Digital Virus

img1 Aarti
23 Nov 2020

The celebrated CP Scott who served as the Editor of Manchester Guardian for over 50 years observed a century back that “comment is free, but facts are sacred”.  He held that “comment also is justly subject to a self-imposed restraint. It is well to be frank; it is even better to be fair”.
But what is happening across nations? On one hand, the COVID-19 pandemic seems to be creating havoc across the globe. Humankind is facing unprecedented times. Such exceptional circumstances require a blend of clarity coupled with the availability of correct and credible information.  
Under such challenging times, a cause for serious concern is that the domestic electronic media is in news more frequently and mostly for the wrong reasons.
Be it the TRP scam or the other “stories” that have stirred many a hornets' nest, a concerned Supreme Court on this 17 November gave three weeks to the Centre to inform it about the steps that would be taken for the regulation of TV Channels.
There exists a Cable Television Networks (Regulation) Act, enacted in 1995 which empowers the Government to regulate/prohibit the transmission of any channel or programme in the interests of national sovereignty, public order etc.  
Nonetheless, TV channels are self-regulated.
Well, there is no need to elaborate.
Although to deal with complaints against the electronic media there exist two private bodies – the News Broadcasters’ Association and the News Broadcasting Standards Authority – a couple of months back, the Judiciary had to step in to restrain a TV channel from airing episodes of a programme that evoked sharp responses from several quarters.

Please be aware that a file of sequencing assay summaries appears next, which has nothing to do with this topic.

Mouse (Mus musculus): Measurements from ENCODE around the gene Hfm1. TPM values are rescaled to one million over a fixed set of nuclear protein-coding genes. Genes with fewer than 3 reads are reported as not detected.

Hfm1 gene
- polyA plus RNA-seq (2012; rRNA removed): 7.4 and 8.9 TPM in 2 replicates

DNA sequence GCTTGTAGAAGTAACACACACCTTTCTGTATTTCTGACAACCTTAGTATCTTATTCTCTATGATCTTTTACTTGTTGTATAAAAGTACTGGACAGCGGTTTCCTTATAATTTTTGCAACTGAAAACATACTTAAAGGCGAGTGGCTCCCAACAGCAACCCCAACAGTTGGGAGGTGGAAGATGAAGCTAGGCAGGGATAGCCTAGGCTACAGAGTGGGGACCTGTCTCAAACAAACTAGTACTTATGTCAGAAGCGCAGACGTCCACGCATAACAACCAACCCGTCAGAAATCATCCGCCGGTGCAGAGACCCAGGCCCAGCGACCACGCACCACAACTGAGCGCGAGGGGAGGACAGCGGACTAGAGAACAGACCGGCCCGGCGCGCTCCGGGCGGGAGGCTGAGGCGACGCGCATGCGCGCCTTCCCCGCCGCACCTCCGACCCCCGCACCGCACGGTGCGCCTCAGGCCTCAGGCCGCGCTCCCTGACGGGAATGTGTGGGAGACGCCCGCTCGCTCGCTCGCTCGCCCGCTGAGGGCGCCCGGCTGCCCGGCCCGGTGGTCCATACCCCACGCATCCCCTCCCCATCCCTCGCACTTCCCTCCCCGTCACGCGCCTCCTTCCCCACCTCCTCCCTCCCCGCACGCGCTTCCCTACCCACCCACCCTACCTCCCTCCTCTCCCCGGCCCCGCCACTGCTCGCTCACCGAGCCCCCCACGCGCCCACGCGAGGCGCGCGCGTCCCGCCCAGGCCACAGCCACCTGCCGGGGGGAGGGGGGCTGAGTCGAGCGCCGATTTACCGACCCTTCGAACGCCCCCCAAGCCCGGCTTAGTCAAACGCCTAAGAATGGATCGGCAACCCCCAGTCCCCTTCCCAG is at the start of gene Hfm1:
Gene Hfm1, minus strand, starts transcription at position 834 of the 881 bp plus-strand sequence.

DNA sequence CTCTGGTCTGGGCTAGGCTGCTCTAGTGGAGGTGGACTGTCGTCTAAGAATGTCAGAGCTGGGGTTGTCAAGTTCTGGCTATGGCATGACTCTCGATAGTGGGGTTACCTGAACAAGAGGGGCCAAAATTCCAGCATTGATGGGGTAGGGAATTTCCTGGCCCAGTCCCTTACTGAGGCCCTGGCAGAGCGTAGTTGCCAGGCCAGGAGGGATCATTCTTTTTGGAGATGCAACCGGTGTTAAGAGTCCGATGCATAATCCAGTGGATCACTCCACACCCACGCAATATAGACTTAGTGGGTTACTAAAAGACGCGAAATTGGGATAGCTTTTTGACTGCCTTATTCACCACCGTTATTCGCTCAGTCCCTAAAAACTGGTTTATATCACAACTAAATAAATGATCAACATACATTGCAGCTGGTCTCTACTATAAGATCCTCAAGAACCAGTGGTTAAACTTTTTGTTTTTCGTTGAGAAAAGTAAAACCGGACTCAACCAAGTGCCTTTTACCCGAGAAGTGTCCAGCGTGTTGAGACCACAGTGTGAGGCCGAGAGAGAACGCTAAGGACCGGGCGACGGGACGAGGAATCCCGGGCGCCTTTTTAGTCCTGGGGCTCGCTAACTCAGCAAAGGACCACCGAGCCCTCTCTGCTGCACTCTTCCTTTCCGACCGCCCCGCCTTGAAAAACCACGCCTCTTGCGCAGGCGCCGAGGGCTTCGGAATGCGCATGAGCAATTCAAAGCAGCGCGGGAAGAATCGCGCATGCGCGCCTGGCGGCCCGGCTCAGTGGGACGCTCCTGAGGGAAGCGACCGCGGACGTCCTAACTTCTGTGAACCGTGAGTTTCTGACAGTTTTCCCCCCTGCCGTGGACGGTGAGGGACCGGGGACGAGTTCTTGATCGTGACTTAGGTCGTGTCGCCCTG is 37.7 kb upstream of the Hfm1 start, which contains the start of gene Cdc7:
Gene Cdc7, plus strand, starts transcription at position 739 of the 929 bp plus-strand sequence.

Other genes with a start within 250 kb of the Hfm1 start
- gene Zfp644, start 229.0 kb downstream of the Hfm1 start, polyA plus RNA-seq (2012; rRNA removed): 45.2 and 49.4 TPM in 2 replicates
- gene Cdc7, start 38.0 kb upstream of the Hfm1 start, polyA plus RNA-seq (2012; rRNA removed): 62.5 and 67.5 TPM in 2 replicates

A few months back, the Apex Court underscored the need for laying down clear guidelines as also their effective implementation for the media against hate speech.
During the last few years, with smart phones becoming affordable, many people mainly youngsters seem to use them to access news via social media. But how authentic is the information available through the electronic media has seen many debates. One may argue what is the big deal, since the earliest days of the internet, fake news has been circulated online. What is important is that many electronic media platforms allow anyone to share (news) stories to the public at large. It is so easy and swift that mostly people fail to check the source of the information they are sharing which can ultimately contribute in quick spreading of fake news and going viral. In fact a new word that has been coined is “digital virus”.
Fake news means different things to different people. Some news stories being circulated on the electronic media may be false, or fabricated devoid of verifiable facts or sources. But when they proliferate via social media, they can mislead the masses. 
The emergence of multiple media platforms have their own advantages and disadvantages. With social media redefining the role of media in politics as well as government, several governments have been imposing regulations besides punishing sites that publish misinformation. According to reports, the Ministry of Electronics and Information Technology had issued 743 orders for blocking fake or misleading content on social media related to COVID-19. Such steps are laudable but in the long run, there is an imperative need to put in place a regulatory system to keep a check on fake news, without curbing the media’s fundamental right to free speech and at the same time bring those indulging in misinformation to book. 

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